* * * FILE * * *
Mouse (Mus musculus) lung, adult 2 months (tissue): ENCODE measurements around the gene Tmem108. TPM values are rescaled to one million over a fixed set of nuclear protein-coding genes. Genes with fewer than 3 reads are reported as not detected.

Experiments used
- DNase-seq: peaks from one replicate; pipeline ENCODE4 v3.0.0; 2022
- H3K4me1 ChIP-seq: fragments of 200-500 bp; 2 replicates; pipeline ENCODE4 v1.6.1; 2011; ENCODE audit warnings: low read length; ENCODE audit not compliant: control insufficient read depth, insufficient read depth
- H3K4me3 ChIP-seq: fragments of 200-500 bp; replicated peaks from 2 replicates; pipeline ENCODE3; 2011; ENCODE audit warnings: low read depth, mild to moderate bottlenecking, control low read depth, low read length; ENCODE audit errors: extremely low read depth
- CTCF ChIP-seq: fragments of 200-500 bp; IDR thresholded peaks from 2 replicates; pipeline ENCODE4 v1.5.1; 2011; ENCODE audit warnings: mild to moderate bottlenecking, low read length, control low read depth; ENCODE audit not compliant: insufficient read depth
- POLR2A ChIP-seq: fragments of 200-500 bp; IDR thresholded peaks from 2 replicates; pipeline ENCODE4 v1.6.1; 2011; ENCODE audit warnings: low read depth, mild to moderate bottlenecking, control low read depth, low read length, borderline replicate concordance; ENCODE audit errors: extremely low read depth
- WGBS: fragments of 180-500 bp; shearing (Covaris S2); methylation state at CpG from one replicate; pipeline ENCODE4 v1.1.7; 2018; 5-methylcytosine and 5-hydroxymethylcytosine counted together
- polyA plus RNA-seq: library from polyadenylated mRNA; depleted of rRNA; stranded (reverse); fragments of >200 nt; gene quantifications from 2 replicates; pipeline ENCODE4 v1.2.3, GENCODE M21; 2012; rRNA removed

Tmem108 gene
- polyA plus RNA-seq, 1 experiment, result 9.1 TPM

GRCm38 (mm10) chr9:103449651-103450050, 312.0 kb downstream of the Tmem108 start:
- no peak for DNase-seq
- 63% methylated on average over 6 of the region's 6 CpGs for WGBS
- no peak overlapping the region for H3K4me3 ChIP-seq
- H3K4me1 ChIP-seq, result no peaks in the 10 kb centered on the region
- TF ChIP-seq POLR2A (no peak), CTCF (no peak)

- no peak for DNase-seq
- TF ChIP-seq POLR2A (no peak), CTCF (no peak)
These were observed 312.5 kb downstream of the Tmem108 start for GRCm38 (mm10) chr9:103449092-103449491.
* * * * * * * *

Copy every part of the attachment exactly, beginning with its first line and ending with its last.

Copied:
Mouse (Mus musculus) lung, adult 2 months (tissue): ENCODE measurements around the gene Tmem108. TPM values are rescaled to one million over a fixed set of nuclear protein-coding genes. Genes with fewer than 3 reads are reported as not detected.

Experiments used
- DNase-seq: peaks from one replicate; pipeline ENCODE4 v3.0.0; 2022
- H3K4me1 ChIP-seq: fragments of 200-500 bp; 2 replicates; pipeline ENCODE4 v1.6.1; 2011; ENCODE audit warnings: low read length; ENCODE audit not compliant: control insufficient read depth, insufficient read depth
- H3K4me3 ChIP-seq: fragments of 200-500 bp; replicated peaks from 2 replicates; pipeline ENCODE3; 2011; ENCODE audit warnings: low read depth, mild to moderate bottlenecking, control low read depth, low read length; ENCODE audit errors: extremely low read depth
- CTCF ChIP-seq: fragments of 200-500 bp; IDR thresholded peaks from 2 replicates; pipeline ENCODE4 v1.5.1; 2011; ENCODE audit warnings: mild to moderate bottlenecking, low read length, control low read depth; ENCODE audit not compliant: insufficient read depth
- POLR2A ChIP-seq: fragments of 200-500 bp; IDR thresholded peaks from 2 replicates; pipeline ENCODE4 v1.6.1; 2011; ENCODE audit warnings: low read depth, mild to moderate bottlenecking, control low read depth, low read length, borderline replicate concordance; ENCODE audit errors: extremely low read depth
- WGBS: fragments of 180-500 bp; shearing (Covaris S2); methylation state at CpG from one replicate; pipeline ENCODE4 v1.1.7; 2018; 5-methylcytosine and 5-hydroxymethylcytosine counted together
- polyA plus RNA-seq: library from polyadenylated mRNA; depleted of rRNA; stranded (reverse); fragments of >200 nt; gene quantifications from 2 replicates; pipeline ENCODE4 v1.2.3, GENCODE M21; 2012; rRNA removed

Tmem108 gene
- polyA plus RNA-seq, 1 experiment, result 9.1 TPM

GRCm38 (mm10) chr9:103449651-103450050, 312.0 kb downstream of the Tmem108 start:
- no peak for DNase-seq
- 63% methylated on average over 6 of the region's 6 CpGs for WGBS
- no peak overlapping the region for H3K4me3 ChIP-seq
- H3K4me1 ChIP-seq, result no peaks in the 10 kb centered on the region
- TF ChIP-seq POLR2A (no peak), CTCF (no peak)

- no peak for DNase-seq
- TF ChIP-seq POLR2A (no peak), CTCF (no peak)
These were observed 312.5 kb downstream of the Tmem108 start for GRCm38 (mm10) chr9:103449092-103449491.